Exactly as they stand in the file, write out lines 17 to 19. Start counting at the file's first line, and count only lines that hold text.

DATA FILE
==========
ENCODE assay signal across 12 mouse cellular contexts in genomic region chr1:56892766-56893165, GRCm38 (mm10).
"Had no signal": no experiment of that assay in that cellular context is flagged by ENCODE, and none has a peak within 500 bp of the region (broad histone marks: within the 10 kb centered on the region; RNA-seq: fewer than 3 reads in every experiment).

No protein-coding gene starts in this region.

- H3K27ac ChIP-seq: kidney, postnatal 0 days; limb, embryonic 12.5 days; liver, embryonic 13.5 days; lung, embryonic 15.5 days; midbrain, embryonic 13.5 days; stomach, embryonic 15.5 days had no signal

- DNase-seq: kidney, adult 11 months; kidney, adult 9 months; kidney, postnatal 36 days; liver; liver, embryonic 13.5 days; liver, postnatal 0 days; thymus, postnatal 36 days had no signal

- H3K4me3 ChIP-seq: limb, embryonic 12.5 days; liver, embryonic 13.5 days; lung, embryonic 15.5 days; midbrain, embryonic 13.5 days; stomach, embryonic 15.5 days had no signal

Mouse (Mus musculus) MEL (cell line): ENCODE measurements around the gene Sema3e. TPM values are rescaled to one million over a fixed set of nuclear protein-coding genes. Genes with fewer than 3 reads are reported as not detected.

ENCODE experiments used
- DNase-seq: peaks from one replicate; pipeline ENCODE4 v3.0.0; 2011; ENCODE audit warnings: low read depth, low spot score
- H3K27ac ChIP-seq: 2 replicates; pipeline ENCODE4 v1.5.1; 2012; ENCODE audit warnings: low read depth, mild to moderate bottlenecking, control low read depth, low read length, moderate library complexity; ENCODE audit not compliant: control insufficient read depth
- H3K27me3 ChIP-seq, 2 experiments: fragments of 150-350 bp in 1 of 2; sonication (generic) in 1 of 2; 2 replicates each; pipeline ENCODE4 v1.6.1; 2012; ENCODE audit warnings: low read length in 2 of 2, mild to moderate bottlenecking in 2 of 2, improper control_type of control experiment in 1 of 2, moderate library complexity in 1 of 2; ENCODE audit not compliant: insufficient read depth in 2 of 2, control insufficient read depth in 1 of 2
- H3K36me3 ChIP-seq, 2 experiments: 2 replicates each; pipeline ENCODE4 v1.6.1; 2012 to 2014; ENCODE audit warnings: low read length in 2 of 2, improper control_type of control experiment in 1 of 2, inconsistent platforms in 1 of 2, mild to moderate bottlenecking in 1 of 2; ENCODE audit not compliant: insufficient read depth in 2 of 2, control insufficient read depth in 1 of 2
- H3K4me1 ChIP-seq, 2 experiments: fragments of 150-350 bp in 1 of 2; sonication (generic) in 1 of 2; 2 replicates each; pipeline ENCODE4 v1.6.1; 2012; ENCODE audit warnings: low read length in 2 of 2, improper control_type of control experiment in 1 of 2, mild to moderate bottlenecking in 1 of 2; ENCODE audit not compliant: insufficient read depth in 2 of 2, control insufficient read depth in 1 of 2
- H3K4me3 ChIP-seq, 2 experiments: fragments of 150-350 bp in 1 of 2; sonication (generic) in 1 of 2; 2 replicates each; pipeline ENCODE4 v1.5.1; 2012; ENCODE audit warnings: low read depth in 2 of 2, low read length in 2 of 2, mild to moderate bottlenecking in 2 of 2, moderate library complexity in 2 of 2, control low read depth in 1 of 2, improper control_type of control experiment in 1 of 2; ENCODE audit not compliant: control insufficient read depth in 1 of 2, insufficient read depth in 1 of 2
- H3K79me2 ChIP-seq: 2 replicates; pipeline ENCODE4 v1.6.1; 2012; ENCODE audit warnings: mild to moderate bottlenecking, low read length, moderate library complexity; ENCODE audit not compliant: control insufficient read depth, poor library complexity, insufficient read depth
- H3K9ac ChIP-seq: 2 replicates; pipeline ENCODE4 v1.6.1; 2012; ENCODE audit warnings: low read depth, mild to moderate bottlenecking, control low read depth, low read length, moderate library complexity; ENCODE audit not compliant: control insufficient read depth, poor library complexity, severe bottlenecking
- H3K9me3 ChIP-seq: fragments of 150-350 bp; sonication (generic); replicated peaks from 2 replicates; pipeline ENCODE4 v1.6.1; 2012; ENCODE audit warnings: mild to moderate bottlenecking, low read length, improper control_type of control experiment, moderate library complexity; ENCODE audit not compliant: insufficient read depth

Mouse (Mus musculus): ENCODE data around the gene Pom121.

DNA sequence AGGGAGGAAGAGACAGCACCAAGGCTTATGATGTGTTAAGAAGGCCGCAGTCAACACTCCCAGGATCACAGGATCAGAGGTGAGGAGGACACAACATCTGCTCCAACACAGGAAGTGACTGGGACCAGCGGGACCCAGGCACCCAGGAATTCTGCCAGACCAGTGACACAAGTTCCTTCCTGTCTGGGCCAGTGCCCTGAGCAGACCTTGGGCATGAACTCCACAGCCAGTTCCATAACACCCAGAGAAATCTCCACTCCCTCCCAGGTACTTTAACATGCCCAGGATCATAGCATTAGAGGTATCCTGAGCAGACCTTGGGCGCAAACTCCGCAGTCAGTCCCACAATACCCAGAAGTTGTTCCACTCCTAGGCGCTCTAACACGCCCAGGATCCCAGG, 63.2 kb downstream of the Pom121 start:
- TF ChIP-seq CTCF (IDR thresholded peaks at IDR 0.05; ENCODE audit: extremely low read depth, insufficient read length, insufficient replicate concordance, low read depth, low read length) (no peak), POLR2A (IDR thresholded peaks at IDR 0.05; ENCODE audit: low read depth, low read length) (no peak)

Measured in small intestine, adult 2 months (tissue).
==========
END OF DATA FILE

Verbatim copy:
- H3K9me3 ChIP-seq: fragments of 150-350 bp; sonication (generic); replicated peaks from 2 replicates; pipeline ENCODE4 v1.6.1; 2012; ENCODE audit warnings: mild to moderate bottlenecking, low read length, improper control_type of control experiment, moderate library complexity; ENCODE audit not compliant: insufficient read depth

Mouse (Mus musculus): ENCODE data around the gene Pom121.

DNA sequence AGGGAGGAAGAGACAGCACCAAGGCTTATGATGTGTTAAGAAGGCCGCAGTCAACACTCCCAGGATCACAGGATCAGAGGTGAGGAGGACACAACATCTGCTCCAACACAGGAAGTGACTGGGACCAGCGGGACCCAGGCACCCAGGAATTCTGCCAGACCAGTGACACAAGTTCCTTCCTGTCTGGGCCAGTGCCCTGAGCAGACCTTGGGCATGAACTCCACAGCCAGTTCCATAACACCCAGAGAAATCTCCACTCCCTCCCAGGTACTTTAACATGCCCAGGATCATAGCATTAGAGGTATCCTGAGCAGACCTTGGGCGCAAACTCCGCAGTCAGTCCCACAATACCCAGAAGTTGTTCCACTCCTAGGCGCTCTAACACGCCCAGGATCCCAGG, 63.2 kb downstream of the Pom121 start: